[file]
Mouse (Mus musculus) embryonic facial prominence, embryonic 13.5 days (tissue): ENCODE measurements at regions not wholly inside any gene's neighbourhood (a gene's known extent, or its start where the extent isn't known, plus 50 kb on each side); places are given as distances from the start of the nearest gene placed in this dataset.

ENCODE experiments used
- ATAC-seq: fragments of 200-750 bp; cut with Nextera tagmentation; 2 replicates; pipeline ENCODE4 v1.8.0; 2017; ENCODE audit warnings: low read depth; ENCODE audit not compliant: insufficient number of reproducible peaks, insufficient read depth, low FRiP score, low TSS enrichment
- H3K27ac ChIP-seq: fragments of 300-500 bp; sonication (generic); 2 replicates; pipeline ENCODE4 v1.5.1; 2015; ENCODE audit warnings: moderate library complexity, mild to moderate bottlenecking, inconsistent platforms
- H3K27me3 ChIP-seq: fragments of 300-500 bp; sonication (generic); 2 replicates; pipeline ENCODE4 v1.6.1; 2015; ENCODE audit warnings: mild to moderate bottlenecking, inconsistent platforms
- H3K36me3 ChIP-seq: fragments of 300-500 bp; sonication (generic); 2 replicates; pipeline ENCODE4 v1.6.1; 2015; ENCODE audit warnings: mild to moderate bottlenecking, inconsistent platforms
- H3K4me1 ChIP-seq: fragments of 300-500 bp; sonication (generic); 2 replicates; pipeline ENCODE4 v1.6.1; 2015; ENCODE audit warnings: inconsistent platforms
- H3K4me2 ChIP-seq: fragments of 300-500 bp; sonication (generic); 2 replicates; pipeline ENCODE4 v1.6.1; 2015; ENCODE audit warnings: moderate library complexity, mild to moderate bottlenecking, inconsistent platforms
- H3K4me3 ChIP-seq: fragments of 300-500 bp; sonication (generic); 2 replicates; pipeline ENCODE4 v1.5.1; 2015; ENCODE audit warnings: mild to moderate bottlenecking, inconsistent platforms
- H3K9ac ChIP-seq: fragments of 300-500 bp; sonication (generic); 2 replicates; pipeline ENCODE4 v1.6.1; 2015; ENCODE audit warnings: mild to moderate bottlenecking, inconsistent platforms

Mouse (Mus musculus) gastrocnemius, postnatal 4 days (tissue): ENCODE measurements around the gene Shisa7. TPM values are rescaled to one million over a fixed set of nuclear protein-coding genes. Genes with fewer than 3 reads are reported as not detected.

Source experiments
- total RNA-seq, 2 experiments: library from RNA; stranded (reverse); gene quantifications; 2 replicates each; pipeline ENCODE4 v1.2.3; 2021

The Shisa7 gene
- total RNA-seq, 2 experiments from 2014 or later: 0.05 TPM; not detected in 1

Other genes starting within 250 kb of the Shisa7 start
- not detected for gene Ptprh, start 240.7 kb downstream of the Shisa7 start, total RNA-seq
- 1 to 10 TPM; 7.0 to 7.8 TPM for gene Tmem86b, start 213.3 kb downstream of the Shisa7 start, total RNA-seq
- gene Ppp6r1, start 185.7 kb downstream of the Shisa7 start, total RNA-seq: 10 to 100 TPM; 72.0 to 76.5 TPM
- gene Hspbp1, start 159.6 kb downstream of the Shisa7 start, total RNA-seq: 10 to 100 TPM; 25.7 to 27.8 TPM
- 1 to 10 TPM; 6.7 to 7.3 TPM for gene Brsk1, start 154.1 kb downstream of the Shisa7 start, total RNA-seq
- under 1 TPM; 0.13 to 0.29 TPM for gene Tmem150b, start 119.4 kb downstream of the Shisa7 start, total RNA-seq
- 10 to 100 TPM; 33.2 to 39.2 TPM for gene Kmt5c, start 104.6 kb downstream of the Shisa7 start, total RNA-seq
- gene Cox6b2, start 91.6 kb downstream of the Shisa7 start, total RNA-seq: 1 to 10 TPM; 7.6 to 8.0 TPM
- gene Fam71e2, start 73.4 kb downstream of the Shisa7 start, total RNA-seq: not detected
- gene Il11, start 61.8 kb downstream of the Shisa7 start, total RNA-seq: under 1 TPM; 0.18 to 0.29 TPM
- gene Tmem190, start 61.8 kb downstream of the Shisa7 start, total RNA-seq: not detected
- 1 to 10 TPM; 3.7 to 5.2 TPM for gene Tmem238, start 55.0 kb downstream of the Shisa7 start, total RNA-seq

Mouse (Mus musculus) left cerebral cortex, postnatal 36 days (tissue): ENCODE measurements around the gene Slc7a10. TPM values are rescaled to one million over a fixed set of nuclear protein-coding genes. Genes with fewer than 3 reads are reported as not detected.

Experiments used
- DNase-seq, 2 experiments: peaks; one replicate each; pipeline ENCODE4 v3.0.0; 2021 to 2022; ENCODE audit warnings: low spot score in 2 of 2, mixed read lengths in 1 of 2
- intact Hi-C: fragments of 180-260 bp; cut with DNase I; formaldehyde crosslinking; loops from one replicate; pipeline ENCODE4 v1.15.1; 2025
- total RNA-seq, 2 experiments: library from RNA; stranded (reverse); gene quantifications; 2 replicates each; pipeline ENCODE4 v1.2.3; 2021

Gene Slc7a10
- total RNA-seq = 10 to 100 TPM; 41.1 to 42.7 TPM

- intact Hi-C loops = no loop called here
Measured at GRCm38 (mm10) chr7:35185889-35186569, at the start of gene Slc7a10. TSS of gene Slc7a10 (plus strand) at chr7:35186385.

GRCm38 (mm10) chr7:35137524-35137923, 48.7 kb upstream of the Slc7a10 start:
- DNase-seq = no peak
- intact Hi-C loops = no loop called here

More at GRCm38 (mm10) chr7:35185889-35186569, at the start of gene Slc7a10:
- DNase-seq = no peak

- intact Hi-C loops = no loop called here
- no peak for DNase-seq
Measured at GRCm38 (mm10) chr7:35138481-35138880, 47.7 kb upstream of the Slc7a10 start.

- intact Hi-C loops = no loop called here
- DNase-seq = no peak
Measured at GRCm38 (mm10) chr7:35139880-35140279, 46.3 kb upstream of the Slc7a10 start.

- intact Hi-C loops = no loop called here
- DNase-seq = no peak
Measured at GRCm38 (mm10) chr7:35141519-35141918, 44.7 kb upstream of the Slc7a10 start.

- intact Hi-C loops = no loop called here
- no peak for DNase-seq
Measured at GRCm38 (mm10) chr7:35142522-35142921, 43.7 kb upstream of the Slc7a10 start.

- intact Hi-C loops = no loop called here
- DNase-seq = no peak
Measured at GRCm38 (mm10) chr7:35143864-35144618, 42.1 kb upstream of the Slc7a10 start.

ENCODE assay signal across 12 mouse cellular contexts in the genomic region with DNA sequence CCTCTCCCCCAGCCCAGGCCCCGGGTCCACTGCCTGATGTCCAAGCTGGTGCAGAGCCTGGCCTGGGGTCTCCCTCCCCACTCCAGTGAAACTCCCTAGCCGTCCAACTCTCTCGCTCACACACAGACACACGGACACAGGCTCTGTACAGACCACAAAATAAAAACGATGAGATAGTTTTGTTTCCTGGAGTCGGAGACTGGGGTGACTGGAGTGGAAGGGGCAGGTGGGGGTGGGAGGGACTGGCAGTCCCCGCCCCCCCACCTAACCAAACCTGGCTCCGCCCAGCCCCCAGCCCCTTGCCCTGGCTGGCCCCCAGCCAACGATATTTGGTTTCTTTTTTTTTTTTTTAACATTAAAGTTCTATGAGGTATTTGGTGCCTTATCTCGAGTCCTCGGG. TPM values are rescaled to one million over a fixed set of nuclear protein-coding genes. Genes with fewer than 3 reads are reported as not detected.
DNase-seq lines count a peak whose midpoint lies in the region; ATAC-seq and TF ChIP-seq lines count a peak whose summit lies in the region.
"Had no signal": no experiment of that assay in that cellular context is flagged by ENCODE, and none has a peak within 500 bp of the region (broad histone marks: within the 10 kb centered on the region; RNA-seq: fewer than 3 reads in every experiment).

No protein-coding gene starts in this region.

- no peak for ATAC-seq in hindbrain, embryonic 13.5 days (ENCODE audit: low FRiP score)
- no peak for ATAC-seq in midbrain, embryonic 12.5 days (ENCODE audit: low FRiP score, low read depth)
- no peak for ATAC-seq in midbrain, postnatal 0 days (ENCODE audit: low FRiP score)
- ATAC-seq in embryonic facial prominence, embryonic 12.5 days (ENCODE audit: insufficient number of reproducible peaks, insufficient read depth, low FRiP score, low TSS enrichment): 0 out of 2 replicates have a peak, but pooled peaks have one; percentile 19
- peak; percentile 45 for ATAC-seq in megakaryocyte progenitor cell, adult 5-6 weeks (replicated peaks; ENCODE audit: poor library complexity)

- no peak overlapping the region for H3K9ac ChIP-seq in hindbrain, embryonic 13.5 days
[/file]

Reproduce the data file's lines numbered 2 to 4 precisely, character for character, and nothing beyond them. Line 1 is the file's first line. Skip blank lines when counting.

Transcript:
ENCODE experiments used
- ATAC-seq: fragments of 200-750 bp; cut with Nextera tagmentation; 2 replicates; pipeline ENCODE4 v1.8.0; 2017; ENCODE audit warnings: low read depth; ENCODE audit not compliant: insufficient number of reproducible peaks, insufficient read depth, low FRiP score, low TSS enrichment
- H3K27ac ChIP-seq: fragments of 300-500 bp; sonication (generic); 2 replicates; pipeline ENCODE4 v1.5.1; 2015; ENCODE audit warnings: moderate library complexity, mild to moderate bottlenecking, inconsistent platforms